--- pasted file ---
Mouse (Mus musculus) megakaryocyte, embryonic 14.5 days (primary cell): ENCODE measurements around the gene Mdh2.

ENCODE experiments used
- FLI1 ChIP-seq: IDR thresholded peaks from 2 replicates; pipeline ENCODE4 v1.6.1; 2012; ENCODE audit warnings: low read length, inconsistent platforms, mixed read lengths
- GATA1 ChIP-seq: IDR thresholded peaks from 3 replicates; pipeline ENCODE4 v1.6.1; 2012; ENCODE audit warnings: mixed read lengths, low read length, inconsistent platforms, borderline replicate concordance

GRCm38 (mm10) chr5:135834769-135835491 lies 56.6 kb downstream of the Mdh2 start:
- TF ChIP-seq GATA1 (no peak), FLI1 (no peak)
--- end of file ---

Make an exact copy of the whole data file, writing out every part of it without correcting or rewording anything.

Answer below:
Mouse (Mus musculus) megakaryocyte, embryonic 14.5 days (primary cell): ENCODE measurements around the gene Mdh2.

ENCODE experiments used
- FLI1 ChIP-seq: IDR thresholded peaks from 2 replicates; pipeline ENCODE4 v1.6.1; 2012; ENCODE audit warnings: low read length, inconsistent platforms, mixed read lengths
- GATA1 ChIP-seq: IDR thresholded peaks from 3 replicates; pipeline ENCODE4 v1.6.1; 2012; ENCODE audit warnings: mixed read lengths, low read length, inconsistent platforms, borderline replicate concordance

GRCm38 (mm10) chr5:135834769-135835491 lies 56.6 kb downstream of the Mdh2 start:
- TF ChIP-seq GATA1 (no peak), FLI1 (no peak)